‘We run the chance that a corona vaccine is only moderately effective’

The whole world is eagerly looking forward to the moment when well-functioning coronavaccines are available. The EU expects large numbers of vaccinations to be delivered in April. But experts temper expectations and point out the possible bumps and pitfalls.

Predicted: the two experts surveyed are optimistic that the vaccines will make an important contribution to the fight against the virus. โ€œIt‘s great that we’ve come this far in a short time,โ€ says Marc Bonten, OMT member and doctor-microbiologist at UMC Utrecht.

It is unprecedented that, so soon after the start of a pandemic, there are several vaccines in the final test phase. โ€œOnly we run the chance that the vaccines purchased are only moderately effective. In that case, we must also bear in mind that it does not protect enough to prevent patients from entering the ICU.โ€

This is because vaccines are tested on healthy and often younger people for safety reasons. According to Bonten, the question is how well such a prick ultimately works on people in the risk group if it had an effect on, for example, half of the people in the test phase.

Group Immunity?

โ€œ With moderate effectiveness, it may also be insufficient to achieve the group immunity that we so hope for,โ€ explains Bonten. For group immunity, it is estimated that 60 to 70 percent of the population should have antibodies against covid-19.

The body produces antibodies and so-called T-cells after infection or later by vaccination. Antibodies clean up the virus and T-cells do so in infected body cells. But how many people become immune to the virus and for how long, that is not yet to be said for the vaccines ordered by the EU from six pharmaceuticals.

Normally, laboratories have much more time to develop a vaccine, says Professor of Immunology Marjolein van Egmond (Amsterdam UMC). โ€œWith the knowledge of today, developers have started to work and that doesn‘t necessarily have to produce the best vaccine.โ€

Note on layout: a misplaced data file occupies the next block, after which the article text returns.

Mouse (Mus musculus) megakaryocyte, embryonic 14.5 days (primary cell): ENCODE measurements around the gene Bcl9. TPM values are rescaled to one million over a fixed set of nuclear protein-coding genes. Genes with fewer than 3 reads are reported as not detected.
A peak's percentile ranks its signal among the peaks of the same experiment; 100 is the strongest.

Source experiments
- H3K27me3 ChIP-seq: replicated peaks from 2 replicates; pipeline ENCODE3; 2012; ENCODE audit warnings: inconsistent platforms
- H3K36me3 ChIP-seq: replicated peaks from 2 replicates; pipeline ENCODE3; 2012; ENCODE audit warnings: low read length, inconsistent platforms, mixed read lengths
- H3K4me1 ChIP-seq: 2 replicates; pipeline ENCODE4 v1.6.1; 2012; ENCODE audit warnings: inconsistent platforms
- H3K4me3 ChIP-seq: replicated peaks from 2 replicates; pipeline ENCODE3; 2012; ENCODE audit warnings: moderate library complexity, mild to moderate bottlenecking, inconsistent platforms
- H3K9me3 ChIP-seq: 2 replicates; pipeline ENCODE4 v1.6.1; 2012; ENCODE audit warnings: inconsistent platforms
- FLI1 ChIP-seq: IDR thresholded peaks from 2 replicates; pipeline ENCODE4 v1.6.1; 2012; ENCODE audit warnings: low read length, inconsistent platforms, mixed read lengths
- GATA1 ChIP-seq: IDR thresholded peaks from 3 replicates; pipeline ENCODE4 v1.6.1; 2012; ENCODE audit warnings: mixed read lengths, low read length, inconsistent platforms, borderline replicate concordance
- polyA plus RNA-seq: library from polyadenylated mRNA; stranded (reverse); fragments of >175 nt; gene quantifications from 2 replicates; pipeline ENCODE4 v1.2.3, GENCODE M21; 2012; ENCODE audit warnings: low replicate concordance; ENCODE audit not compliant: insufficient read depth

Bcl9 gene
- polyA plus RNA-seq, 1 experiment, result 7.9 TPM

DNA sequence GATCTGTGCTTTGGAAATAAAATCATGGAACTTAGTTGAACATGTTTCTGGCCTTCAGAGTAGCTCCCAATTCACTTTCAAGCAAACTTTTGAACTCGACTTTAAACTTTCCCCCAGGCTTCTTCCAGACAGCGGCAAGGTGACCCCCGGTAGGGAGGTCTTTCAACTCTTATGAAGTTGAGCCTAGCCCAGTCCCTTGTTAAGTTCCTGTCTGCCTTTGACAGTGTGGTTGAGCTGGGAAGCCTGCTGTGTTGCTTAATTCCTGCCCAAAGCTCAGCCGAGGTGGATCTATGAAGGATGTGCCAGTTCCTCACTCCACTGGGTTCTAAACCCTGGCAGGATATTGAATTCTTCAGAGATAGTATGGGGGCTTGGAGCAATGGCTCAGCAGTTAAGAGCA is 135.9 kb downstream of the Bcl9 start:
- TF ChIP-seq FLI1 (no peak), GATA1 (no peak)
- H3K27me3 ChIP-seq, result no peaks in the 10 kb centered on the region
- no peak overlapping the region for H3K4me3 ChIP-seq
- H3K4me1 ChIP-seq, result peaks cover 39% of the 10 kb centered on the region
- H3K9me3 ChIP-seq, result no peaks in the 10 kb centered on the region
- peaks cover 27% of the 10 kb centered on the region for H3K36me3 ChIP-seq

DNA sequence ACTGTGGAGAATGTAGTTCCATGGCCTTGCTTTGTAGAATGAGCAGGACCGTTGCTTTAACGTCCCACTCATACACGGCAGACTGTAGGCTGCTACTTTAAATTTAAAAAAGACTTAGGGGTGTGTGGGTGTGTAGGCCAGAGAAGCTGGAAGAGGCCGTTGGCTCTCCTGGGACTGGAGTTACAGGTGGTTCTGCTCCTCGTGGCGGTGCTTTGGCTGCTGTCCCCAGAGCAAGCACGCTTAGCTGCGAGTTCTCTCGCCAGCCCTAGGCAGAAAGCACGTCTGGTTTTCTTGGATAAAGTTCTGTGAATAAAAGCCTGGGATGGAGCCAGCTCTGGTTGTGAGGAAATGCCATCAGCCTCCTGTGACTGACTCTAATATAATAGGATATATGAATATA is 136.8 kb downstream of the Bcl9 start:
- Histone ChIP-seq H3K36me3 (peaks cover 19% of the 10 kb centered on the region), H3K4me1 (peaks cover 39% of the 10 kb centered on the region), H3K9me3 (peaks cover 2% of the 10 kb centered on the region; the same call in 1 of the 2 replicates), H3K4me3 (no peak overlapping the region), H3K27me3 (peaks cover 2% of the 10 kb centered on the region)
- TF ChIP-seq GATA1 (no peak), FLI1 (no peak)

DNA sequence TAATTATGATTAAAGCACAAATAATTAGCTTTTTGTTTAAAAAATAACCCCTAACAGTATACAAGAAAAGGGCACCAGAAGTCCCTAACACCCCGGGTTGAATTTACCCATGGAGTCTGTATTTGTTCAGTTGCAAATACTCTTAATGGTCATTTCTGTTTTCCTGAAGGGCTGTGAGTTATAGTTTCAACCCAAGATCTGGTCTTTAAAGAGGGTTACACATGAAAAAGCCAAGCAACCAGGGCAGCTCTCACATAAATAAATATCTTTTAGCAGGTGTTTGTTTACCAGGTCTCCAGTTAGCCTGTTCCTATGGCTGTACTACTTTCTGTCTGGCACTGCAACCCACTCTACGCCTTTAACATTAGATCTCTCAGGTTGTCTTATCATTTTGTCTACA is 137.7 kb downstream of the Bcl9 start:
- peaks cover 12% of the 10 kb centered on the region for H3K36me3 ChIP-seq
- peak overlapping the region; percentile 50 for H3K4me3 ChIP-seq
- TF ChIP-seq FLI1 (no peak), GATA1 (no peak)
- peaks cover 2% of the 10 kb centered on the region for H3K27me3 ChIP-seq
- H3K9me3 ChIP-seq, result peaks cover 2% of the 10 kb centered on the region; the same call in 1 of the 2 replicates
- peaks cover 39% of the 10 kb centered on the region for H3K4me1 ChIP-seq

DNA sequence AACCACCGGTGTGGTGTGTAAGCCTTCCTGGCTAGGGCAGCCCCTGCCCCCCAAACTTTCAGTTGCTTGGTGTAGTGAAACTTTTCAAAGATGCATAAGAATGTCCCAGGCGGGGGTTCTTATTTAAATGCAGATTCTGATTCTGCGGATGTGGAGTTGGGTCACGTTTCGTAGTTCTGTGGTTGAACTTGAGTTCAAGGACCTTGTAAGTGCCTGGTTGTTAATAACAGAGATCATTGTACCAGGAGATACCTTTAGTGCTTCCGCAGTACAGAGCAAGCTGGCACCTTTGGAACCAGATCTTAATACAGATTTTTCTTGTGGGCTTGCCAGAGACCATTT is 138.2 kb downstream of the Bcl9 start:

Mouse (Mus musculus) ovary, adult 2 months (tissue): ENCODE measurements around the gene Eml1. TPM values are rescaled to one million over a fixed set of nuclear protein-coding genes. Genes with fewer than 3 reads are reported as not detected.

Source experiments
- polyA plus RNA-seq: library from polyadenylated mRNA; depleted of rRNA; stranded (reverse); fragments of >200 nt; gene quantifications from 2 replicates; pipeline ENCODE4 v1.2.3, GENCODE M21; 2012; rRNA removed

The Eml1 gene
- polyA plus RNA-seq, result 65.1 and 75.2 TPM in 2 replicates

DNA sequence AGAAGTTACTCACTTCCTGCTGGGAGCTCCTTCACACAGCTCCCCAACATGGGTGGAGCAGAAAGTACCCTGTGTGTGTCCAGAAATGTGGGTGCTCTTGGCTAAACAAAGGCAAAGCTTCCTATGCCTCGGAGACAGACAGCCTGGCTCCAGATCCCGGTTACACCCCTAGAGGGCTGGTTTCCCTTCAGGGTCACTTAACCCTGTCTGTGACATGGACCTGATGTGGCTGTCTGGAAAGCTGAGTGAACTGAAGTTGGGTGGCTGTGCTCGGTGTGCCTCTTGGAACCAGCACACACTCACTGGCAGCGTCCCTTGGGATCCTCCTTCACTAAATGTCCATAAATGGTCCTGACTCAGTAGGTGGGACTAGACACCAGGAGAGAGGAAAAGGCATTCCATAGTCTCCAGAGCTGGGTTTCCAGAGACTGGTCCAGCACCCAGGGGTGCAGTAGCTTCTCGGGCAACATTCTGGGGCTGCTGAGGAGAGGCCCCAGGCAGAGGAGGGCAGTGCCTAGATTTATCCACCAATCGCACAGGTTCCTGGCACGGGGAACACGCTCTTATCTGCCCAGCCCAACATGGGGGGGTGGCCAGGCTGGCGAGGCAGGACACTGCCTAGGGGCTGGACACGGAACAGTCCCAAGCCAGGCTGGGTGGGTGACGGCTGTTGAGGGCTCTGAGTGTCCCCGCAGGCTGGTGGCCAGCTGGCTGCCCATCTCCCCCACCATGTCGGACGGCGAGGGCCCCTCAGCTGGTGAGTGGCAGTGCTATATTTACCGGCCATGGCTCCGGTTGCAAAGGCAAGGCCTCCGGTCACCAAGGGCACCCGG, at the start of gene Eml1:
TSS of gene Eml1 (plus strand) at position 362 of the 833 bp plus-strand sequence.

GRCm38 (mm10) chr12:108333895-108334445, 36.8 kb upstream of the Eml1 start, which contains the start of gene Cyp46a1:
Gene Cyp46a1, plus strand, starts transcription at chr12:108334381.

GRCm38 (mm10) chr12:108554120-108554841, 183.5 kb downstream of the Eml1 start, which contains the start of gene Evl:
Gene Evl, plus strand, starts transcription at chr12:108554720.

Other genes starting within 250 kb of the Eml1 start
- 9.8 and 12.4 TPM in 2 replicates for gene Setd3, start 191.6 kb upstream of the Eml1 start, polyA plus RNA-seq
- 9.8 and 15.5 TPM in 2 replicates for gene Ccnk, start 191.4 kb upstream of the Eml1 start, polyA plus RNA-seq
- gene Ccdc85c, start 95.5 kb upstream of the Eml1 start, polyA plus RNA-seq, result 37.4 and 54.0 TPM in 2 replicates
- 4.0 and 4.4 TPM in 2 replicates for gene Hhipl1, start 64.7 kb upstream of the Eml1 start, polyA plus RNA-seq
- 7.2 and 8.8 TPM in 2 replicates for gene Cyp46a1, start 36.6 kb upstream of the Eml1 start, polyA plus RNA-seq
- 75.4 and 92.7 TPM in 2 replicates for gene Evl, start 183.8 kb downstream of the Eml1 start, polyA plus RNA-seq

In theory, it is possible, for example, that vaccinated persons become ill less often, but for example remain contagious to others. Nothing is known about harmful side effects either. Although the immunologist emphasises that it is safe to use because of the high standards in Europe once a vaccine has been approved.

What can we expect from these vaccines?

It is to watch coffee grounds until test phase 3 is completed. But we know from tests that the agents produce antibodies and T-cells in subjects.

โ€œ There’s no reason to be pessimistic and think they‘re not going to work,โ€ says Van Egmond. โ€œIt’s extremely unlikely that all six vaccines will die.โ€

Bonten is also positive and considers that there is a real chance that at least one vaccine will provide 50 to 80 percent protection. Such a percentage indicates how much lower the risk of disease is in test subjects compared to the control group receiving placebo.

Should we fear mutation of the virus?

Spanish and Swiss researchers conclude that Europe is facing a different type of virus from that found in China at the end of last year. This adaptation may cause the virus to spread faster on this continent. The researchers say that this mutation does not affect the development of current vaccines.

Van Egmond and Bonten explain that it is inevitable that the coronavirus mutates. This also happens with the flu virus, for example. โ€œBut it seems that this coronavirus is not changing so quickly that the vaccines are no longer usable,โ€ says Van Egmond.

Bonten: โ€œIt is not something science can prepare for. It is only when a vaccine is used that we will see if the virus can escape it.โ€

Can we go back to normal?

Both experts think so. According to Van Egmond, vaccines can mean the light at the end of the tunnel. โ€œOnce there are, you can think of an exit strategy.โ€

According to her, new outbreaks are never completely ruled out, but she has good hopes that society will continue to return to pre-coronaphase. With the remark that large-scale festivals and meetings are probably the last things that become possible.

The better the vaccines work, the faster the situation can return to normal, says Bonten. Even if they are only partially effective, the resources will be used on a large scale.

โ€œ Everything is better than nothing. Hopefully, we can achieve enough to turn this pandemic into a sort of annual flu season.โ€